Does Powder Sunscreen Work? – Health Essentials

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Whether the sun is shining bright or it’s a cloudy, overcast day, it’s always important to apply sunscreen.
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And while sunscreen comes in lotions, sprays, sticks and gels, you might be wondering if powder sunscreen is just as powerful at protecting your skin from harmful UV rays.
Dermatologist Alok Vij, MD, explains what powder sunscreen is and if you can use it in place of your traditional sunscreen.
“Powder sunscreen is exactly what it sounds like,” says Dr. Vij. “It’s sunscreen particles that are dispersed in a powder instead of being dispersed in a cream, lotion or spray.”
Powder sunscreen resembles face powder that’s used for setting makeup. Most powder sunscreens are mineral based with ingredients like titanium dioxide and zinc oxide, which physically block UV rays from your skin. The loose powder is typically contained in a cylinder container with a built-in brush. Generally, powder sunscreen comes in SPF 30, not much higher.
And while most powder sunscreens are designed for use on your face, they can be used anywhere on your body. And a variety of powder sunscreens are available at stores or online.
Powder sunscreen has become a popular option for those who don’t like the feeling of applying lotion.
But powder sunscreen shouldn’t replace the traditional sunscreen you apply each day.
“You have to apply a pretty thick layer of the powder to actually get to the concentration necessary to give you adequate sun protection,” states Dr. Vij. “And powder sunscreen can easily rub off your skin.”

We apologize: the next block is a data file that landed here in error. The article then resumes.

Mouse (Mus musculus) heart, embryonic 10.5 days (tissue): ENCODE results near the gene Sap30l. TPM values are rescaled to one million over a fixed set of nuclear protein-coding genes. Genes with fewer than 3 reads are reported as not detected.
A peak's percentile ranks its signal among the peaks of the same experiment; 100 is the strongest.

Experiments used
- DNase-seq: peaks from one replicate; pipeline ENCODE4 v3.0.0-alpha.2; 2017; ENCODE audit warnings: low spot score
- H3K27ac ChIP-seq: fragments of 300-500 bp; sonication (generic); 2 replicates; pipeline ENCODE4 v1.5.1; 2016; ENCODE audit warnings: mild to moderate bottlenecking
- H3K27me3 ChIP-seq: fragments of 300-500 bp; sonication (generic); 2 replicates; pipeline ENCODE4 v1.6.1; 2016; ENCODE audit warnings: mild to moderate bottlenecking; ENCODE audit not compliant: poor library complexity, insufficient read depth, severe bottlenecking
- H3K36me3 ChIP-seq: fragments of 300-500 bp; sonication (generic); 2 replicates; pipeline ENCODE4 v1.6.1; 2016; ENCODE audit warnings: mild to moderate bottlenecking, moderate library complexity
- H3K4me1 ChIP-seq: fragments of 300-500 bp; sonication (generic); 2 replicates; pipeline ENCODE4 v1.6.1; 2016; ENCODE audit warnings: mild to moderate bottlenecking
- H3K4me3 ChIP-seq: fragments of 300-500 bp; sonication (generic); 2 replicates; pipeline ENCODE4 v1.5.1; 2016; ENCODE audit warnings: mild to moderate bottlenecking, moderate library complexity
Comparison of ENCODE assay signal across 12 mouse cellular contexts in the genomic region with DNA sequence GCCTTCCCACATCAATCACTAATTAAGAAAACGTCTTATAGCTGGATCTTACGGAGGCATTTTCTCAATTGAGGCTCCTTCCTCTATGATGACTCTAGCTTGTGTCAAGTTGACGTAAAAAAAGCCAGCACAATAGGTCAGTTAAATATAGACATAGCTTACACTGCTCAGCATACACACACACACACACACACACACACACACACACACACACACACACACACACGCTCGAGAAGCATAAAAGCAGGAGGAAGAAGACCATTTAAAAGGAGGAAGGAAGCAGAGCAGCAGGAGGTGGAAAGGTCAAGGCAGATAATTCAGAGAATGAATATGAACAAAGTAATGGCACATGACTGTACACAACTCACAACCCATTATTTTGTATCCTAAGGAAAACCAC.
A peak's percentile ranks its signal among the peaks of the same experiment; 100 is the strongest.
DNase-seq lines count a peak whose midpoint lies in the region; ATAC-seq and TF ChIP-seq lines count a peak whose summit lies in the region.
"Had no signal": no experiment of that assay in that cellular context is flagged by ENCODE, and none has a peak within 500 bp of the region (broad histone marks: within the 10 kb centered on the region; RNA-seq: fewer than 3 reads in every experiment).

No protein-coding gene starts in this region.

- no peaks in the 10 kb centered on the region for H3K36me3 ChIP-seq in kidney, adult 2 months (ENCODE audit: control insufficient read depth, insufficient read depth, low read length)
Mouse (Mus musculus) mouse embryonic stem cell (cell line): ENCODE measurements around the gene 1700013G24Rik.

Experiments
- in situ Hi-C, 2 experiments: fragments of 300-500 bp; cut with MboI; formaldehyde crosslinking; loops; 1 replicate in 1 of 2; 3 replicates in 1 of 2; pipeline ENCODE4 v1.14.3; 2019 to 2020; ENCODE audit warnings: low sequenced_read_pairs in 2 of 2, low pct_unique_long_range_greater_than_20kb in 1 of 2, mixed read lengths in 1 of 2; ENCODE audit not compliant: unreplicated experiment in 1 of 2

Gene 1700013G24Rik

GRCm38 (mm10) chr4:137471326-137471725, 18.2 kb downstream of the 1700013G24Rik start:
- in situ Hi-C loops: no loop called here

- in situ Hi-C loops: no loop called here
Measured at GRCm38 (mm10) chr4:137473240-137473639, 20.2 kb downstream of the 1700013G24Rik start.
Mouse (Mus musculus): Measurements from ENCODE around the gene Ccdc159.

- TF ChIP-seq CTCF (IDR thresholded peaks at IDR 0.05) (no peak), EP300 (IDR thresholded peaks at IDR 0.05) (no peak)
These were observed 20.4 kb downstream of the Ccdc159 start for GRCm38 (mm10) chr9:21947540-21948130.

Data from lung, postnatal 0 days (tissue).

Reminder: It’s recommended that you apply at least an ounce of traditional sunscreen — or about the size of a shot glass to your body and about a nickel-sized amount to your face.
So, can you use powder sunscreen? Yes, but only as a touch-up throughout the day after your initial application of traditional sunscreen.
“If you have a sunscreen in your daily facial moisturizer and it doesn’t have a completely matte finish, applying a layer of powder sunscreen can help,” says Dr. Vij. “Also, if you have an oily complexion, you can use the powder sunscreen to help give that matte finish. But it’s not enough generally to give you adequate sun protection on its own.”
How often you will need to touch up or reapply your powder sunscreen is based on your activities. If you’re outside in the sun, it’s recommended that you reapply sunscreen every two hours.
While powder sunscreen doesn’t give you the same level of protection that traditional sunscreen does, it does tout some benefits like:
However, Dr. Vij notes, “For anyone who has sensitive skin, contact dermatitis, rosacea or eczema, there could be some ingredient like a fragrance or a preservative in a powder sunscreen that may not sit well with your skin. It’s important to read the ingredient list and choose a product accordingly.”
First, you’ll want to find a powder sunscreen that’s broad-spectrum, which means it protects against both UVA and UVB rays. And aim for a product that has a least an SPF of 30.
If you’re going to use powder sunscreen, Dr. Vij suggests applying it as your last layer. So, products like serums and moisturizers should be applied first.
“Start with lighter products first,” he continues. “Your powder sunscreen goes on as the last step.”
But overall, you want to stick with a traditional sunscreen in a lotion or cream form to get the maximum SPF protection. Using a powder sunscreen can be helpful for adding an extra layer of protection while you’re on the go.
“The most important thing to know about powder sunscreen is it’s probably not going to be used in sufficient quantities to give you the level of sun protection that your skin really needs,” Dr. Vij says. “You can use it as a touch-up or as an additive product. But don’t rely on it.”
Cleveland Clinic is a non-profit academic medical center. Advertising on our site helps support our mission. We do not endorse non-Cleveland Clinic products or services. Policy
Protecting your skin from the sun is important. But can you use a powder sunscreen to keep those harmful UV rays away? A dermatologist explains why powder sunscreen is best as a touch-up only.


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